Cable, Keynes and Deficit Reduction
I admire Vince Cable’s audacity, arguing, as he has in his New Statesman essay, that John Maynard Keynes would have supported the Coalition Government’s deficit reduction package. Sadly, my admiration stops there.
Cable is quite correct to point out that Keynes was a liberal, not a socialist. Keynes was not a man of the left, in the political times in which he lived; the fact that he is associated with the left today is a sign of how the political centre of gravity has moved rightwards. A more interesting question is whether Vince Cable is a Liberal (as opposed to a liberal). Coming a day after Nick Clegg called for political differences within the Coalition to be aired publicly, so the voters can spot the Liberal arguments, Vince Cable chooses some strange bedfellows. Quotes from his essay, including “another point made by both me and George Osborne in 2009” and “In modern times, the best analysis has come from Friedrich Hayek” do not exactly put clear yellow water between Vince and the right.
Vince Cable is correct to argue that the most controversial part of the debate relates to the speed at which the fiscal deficit should be corrected. He is, therefore, wrong to characterise those who do not support a policy of eliminating the deficit over the lifetime of a Parliament – a policy that looks set to have have horrifying social consequences – as deniers of the need for fiscal discipline. Trade unions don’t deny the deficit. But we don’t see evidence that the deficit is being reduced fairly (witness, for example, the rise in VAT to 20 per cent, the one tax guaranteed to hit pensioners and the very low paid, as well as Middle Britain and millionaires). We don’t see the taking forward of ideas such as a Robin Hood Tax, or real pressure on bankers bonuses, that would allow all of us to believe that those who caused the crisis are playing at least a part in clearing up the mess. And we don’t believe that deficit cutting at this pace is necessary; indeed, we believe it could lead to sluggish growth or even a double-dip recession. Plenty of respected economists, such as Nobel Laureate Joseph Stiglitz, share our view.
This brings us to the question: What would Keynes have done? The economic concept most associated with Keynes is that of counter-cyclical demand management. Put simply, this means that in troubled economic times, when private sector companies or individuals are not (or cannot) spend, the public sector, i.e. the government, should fill the gap. This will involve running a deficit, which is then reduced when the economy returns to health and the private sector pick up the baton. What the Coalition Government is doing – and what I think Keynes would oppose – is the removal of the public sector spending before the private sector has started to act, on the expectation that the private sector will start to act. What is more, the public sector element should be reduced gradually, not as if it has just fallen off a cliff.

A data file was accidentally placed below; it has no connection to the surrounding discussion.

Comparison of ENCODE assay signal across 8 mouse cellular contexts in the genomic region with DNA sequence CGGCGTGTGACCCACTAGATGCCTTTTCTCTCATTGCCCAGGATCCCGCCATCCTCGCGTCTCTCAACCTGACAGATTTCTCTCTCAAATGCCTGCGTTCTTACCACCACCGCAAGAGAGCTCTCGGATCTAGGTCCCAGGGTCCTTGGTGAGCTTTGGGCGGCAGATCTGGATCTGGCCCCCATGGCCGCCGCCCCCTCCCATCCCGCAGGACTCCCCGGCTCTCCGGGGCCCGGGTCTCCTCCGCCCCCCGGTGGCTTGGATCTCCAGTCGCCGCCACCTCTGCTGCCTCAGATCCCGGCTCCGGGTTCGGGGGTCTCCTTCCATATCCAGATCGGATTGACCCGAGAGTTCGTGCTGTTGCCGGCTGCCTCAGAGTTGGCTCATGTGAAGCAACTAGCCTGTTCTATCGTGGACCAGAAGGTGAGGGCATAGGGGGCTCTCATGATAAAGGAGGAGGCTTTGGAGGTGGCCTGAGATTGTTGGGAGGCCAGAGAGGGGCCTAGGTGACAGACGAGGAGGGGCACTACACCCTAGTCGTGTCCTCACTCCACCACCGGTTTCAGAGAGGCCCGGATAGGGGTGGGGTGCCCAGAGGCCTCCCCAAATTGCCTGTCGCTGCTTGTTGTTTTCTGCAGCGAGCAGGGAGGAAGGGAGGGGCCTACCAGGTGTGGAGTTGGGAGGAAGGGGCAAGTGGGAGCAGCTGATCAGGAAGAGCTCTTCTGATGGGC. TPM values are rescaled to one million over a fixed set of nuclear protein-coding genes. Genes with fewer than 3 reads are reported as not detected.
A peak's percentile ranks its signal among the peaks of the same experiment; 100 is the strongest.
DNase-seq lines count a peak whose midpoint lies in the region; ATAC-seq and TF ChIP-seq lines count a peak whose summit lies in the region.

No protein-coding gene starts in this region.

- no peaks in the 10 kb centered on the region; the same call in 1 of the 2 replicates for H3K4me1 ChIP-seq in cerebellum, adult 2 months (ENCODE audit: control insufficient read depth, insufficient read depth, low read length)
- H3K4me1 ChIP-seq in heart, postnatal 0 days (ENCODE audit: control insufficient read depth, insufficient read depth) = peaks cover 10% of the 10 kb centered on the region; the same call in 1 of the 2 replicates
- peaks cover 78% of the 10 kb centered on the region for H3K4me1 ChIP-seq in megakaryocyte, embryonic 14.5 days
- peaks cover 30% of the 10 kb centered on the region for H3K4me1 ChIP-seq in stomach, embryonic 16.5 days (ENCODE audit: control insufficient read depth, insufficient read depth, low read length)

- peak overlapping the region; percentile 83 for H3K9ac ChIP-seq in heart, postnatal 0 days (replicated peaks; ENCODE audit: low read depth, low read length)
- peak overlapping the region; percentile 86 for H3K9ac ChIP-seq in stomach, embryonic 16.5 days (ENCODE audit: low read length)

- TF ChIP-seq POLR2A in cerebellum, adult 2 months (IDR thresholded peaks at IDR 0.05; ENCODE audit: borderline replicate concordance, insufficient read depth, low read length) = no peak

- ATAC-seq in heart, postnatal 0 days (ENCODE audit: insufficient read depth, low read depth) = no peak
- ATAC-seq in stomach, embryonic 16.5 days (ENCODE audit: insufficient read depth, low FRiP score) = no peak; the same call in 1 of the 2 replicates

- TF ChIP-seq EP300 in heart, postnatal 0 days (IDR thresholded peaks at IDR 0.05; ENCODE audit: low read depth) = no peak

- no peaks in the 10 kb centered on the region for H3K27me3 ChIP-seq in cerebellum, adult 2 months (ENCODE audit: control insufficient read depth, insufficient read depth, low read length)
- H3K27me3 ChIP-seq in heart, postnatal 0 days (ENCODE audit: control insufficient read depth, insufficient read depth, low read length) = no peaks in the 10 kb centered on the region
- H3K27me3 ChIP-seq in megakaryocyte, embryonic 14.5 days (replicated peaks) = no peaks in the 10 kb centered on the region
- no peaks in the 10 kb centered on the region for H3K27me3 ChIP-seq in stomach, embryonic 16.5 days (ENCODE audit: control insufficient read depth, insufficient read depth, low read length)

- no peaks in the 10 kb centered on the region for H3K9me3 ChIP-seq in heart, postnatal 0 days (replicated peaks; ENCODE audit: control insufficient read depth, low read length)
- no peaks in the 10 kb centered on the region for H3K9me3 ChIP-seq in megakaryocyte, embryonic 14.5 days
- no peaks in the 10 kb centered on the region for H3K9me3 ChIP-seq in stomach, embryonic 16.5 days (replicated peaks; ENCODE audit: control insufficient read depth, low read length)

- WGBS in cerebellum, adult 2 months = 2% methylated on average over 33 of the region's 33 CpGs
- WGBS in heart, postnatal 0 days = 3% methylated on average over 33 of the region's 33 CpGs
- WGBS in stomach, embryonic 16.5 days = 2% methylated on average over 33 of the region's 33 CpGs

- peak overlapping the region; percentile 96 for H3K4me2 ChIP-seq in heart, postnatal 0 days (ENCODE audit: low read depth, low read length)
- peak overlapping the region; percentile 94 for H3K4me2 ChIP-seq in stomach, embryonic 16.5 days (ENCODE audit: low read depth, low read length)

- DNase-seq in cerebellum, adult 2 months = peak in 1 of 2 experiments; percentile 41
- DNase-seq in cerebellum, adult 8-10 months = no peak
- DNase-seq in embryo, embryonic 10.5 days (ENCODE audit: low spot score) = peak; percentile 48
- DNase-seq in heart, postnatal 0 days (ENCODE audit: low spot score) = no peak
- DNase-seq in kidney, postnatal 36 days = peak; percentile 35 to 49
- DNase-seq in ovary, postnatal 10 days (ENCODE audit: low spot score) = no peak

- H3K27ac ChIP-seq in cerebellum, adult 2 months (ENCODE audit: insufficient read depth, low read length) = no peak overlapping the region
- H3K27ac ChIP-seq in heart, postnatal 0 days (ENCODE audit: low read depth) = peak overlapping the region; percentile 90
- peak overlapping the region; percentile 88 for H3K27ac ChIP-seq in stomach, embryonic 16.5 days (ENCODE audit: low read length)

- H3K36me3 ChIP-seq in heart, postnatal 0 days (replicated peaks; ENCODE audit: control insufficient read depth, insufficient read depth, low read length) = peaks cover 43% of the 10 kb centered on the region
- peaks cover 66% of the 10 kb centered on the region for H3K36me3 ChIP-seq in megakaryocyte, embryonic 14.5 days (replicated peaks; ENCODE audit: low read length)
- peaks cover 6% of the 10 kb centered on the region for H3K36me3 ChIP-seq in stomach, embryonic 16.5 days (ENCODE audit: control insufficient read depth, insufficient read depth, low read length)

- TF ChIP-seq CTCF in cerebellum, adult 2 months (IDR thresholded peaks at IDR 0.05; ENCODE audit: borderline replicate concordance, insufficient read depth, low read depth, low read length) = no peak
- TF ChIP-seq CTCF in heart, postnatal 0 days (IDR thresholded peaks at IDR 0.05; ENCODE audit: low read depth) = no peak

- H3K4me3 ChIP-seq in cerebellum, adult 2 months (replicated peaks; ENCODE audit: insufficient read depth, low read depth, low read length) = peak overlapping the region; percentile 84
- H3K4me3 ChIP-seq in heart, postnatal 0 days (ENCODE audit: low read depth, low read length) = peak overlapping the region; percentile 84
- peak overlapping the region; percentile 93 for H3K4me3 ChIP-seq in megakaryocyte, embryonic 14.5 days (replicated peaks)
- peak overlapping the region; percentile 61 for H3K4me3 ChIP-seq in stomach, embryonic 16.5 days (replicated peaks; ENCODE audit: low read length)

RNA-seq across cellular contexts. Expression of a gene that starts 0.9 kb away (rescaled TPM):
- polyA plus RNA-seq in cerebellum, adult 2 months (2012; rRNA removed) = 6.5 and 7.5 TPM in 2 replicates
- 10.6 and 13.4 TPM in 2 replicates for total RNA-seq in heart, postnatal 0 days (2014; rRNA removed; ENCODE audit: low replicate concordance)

In his essay, I find Cable’s language complacent in places. He says the UK had the economic equivalent of a heart attack two years ago, but the “intensive care phase has passed”. He doesn’t accept the need for a plan B, if rapid cuts depress economic activity, because “there is a credible plan A and every sign that it is working”. He is right to point out that the UK is not immune to the kind of financial firestorm that occured in the eurozone in April and May, but offers no convincing evidence that such a firestorm was ever likely in the UK either. He also has the cheek to describe the National Union of Students as being part of the “promised land of big spenders”, when all the NUS did was ask a major political party to stick to a promise it made, very publicly, before the election. Surely not such an outrageous demand in a democracy.
Cable is right to say: “We still need to address the question of how to generate investment and sustainable growth. It will not happen automatically.” In which case, why was the Growth White Paper downgraded and the Manufacturing Framework never published? As Secretary of State for Business, Cable was in prime position to take those initiatives forward. It isn’t too late. We have a Growth Review with a very short timescale, designed to deliver in time for March’s Budget. The TUC is working with that Growth Review, but we are realistic about what can be done in two months. So after the Budget, throughout Spring and Summer, let’s have a real effort to deliver a growth agenda for the UK. The economic fortunes of millions of us depend on it.